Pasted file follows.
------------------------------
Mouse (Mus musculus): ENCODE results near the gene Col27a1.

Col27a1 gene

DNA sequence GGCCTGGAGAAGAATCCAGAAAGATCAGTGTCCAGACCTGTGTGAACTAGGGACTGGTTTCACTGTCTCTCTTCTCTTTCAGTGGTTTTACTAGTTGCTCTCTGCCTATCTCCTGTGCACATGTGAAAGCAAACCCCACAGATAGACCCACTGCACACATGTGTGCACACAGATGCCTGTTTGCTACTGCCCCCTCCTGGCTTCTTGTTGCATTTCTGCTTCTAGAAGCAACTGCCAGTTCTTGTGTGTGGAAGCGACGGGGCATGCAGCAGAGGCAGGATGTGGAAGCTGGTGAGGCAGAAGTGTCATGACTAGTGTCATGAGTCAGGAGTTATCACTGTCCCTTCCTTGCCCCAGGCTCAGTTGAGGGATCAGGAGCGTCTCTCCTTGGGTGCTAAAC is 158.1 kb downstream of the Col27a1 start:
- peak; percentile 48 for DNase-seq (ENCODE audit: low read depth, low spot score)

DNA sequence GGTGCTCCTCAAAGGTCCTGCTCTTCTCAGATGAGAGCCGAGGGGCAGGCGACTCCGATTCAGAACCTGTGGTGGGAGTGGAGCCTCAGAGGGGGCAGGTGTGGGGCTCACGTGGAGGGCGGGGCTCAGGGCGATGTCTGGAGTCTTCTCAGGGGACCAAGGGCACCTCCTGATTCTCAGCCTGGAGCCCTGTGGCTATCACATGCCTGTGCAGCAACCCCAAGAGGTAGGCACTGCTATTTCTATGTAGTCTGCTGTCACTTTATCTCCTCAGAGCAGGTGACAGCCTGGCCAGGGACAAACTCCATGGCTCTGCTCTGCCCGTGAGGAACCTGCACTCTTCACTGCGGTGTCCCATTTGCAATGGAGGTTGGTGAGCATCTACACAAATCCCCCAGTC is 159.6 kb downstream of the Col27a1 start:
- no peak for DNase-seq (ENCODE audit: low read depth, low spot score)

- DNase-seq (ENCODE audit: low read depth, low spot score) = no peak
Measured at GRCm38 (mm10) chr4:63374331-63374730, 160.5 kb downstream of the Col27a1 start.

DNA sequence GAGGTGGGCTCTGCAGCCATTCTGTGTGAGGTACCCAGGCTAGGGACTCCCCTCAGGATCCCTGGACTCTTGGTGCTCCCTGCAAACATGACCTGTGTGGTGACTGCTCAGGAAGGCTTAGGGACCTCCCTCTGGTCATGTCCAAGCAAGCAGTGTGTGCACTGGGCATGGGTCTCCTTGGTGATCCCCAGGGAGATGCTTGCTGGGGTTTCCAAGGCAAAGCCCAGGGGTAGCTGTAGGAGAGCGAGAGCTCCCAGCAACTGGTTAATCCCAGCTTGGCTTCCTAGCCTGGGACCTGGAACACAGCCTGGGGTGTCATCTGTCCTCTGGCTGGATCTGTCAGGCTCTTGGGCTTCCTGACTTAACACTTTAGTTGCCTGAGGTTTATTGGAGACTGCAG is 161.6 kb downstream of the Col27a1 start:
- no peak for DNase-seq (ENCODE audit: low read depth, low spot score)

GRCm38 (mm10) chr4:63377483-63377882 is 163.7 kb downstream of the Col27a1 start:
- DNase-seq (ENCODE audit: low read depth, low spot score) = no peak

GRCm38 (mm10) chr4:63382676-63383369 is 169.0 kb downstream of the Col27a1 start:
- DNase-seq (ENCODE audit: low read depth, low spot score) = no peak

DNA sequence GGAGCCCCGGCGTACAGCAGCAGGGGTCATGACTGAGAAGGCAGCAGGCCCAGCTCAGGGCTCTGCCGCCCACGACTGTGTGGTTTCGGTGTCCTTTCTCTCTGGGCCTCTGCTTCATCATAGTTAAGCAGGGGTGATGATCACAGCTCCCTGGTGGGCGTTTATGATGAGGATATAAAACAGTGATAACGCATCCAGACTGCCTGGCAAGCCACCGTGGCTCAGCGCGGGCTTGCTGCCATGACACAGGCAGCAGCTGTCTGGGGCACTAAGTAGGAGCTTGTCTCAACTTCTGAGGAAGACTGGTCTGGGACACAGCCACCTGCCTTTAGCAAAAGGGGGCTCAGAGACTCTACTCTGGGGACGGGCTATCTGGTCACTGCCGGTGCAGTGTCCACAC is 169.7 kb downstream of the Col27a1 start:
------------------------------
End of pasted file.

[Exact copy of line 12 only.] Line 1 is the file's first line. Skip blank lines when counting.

- DNase-seq (ENCODE audit: low read depth, low spot score) = no peak